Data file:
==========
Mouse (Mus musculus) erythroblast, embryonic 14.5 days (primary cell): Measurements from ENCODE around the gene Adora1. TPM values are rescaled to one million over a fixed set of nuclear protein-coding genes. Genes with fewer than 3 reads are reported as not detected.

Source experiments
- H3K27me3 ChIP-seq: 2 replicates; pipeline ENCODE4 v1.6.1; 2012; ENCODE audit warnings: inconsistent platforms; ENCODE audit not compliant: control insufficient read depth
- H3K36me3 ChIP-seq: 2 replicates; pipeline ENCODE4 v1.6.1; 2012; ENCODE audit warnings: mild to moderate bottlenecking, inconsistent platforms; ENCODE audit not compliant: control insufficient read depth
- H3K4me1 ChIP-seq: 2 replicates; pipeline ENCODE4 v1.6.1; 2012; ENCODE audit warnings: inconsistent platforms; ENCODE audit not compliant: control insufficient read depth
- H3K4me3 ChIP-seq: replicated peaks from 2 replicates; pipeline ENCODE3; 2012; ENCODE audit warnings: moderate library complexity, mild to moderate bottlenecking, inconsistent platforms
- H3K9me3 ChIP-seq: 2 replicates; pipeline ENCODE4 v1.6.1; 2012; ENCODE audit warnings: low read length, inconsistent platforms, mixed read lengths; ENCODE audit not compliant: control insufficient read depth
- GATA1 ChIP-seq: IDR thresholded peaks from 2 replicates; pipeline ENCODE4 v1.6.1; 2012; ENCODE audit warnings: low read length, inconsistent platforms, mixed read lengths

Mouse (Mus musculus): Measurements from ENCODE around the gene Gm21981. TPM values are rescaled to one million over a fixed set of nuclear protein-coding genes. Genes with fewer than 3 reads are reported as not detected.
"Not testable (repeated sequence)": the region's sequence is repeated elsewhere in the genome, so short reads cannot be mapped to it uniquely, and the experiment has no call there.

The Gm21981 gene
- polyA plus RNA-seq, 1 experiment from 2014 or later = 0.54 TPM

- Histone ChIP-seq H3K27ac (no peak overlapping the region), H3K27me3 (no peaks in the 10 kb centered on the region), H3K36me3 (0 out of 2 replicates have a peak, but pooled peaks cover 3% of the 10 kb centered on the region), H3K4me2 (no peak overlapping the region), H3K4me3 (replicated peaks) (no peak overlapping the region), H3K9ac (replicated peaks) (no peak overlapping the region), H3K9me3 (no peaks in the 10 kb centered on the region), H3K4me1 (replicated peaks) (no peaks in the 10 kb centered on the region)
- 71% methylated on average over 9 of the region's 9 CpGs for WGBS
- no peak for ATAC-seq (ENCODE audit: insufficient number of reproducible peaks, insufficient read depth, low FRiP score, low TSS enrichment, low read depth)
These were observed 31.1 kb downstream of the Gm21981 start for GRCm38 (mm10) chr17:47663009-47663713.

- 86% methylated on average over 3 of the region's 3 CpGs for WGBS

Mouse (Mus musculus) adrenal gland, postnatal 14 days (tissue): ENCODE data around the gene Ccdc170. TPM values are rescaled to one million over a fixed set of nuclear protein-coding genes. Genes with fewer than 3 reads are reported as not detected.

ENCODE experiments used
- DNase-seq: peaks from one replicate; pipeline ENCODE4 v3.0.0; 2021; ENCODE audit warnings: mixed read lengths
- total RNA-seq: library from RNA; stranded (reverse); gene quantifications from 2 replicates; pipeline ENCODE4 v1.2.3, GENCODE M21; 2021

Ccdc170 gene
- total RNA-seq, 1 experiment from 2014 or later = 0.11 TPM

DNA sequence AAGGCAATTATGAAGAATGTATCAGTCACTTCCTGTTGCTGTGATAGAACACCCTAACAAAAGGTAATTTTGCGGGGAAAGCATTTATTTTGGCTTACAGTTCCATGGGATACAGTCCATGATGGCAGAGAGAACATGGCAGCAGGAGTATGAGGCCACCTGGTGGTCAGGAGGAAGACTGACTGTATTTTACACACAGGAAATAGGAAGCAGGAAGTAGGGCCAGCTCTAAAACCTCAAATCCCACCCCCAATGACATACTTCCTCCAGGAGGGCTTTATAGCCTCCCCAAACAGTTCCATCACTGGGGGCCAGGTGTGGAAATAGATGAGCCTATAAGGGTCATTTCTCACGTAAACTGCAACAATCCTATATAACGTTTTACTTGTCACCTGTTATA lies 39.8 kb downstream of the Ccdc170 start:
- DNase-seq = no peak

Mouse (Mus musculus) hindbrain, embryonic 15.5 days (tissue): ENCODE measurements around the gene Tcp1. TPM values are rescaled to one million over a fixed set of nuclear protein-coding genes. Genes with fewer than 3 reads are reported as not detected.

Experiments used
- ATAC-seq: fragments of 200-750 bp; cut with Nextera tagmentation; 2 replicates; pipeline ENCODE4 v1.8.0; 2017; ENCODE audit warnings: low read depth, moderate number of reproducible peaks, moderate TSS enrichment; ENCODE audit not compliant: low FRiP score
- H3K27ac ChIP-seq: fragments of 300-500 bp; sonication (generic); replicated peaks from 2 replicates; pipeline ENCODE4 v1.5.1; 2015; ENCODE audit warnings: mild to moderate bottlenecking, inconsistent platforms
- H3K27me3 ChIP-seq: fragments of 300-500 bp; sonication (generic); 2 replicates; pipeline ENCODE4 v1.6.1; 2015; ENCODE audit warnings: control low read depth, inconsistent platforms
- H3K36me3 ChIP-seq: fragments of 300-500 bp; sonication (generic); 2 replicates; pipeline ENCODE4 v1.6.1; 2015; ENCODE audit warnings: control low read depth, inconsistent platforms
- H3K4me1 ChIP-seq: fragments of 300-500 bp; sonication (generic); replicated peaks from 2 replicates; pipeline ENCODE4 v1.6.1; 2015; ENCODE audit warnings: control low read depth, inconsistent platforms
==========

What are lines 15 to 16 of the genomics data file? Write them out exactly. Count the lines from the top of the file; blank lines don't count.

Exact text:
- no peak for ATAC-seq (ENCODE audit: insufficient number of reproducible peaks, insufficient read depth, low FRiP score, low TSS enrichment, low read depth)
These were observed 31.1 kb downstream of the Gm21981 start for GRCm38 (mm10) chr17:47663009-47663713.